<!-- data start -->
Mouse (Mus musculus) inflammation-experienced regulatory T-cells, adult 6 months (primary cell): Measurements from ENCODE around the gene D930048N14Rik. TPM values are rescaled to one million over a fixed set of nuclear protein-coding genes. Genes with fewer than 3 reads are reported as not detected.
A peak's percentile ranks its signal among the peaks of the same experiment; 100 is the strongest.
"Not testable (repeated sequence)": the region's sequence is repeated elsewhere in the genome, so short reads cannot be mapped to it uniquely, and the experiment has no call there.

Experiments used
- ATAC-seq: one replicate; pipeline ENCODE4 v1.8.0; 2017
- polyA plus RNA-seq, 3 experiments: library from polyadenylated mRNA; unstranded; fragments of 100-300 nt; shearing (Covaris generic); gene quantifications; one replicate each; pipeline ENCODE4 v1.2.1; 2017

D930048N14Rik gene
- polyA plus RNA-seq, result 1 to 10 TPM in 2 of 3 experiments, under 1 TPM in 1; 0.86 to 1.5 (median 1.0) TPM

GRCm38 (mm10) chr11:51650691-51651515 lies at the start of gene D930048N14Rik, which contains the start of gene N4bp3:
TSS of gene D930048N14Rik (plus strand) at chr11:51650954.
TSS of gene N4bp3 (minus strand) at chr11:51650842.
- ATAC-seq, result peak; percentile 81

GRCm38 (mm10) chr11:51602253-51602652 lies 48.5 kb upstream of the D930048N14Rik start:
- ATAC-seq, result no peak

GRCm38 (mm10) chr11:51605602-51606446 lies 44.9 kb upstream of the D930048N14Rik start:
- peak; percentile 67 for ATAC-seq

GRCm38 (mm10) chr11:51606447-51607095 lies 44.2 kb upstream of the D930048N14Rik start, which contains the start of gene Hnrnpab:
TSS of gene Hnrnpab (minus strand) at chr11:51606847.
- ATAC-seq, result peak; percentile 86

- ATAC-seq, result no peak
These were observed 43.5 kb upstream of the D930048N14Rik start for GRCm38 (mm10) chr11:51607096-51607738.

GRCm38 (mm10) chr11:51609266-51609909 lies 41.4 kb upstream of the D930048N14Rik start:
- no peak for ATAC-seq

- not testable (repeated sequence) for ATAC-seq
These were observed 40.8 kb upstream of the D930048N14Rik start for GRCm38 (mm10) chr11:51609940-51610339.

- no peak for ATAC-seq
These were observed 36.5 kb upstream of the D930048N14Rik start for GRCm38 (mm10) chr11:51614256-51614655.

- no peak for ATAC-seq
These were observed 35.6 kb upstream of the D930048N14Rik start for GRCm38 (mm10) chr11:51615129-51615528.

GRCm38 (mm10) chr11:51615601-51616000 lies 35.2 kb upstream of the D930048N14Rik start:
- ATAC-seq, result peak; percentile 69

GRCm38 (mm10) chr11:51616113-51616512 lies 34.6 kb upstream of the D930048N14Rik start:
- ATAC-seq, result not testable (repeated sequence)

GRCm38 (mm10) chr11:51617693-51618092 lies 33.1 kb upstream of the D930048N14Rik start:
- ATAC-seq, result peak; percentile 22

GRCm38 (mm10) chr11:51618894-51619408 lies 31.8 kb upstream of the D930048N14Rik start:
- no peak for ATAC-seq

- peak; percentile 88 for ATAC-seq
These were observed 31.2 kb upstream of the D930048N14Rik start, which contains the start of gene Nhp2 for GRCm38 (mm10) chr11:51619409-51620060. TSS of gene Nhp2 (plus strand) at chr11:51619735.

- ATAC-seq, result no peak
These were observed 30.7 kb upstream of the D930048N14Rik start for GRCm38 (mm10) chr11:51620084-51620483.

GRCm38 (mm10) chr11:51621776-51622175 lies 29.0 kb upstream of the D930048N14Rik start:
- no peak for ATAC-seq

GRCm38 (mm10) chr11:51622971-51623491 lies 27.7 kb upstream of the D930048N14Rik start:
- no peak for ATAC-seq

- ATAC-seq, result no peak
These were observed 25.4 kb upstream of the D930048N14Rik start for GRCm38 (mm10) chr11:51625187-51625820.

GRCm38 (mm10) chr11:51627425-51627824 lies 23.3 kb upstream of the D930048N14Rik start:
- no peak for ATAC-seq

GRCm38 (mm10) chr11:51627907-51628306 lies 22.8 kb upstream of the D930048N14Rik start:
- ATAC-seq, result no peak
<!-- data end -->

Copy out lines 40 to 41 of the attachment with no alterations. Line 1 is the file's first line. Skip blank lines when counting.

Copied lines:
- ATAC-seq, result no peak
These were observed 30.7 kb upstream of the D930048N14Rik start for GRCm38 (mm10) chr11:51620084-51620483.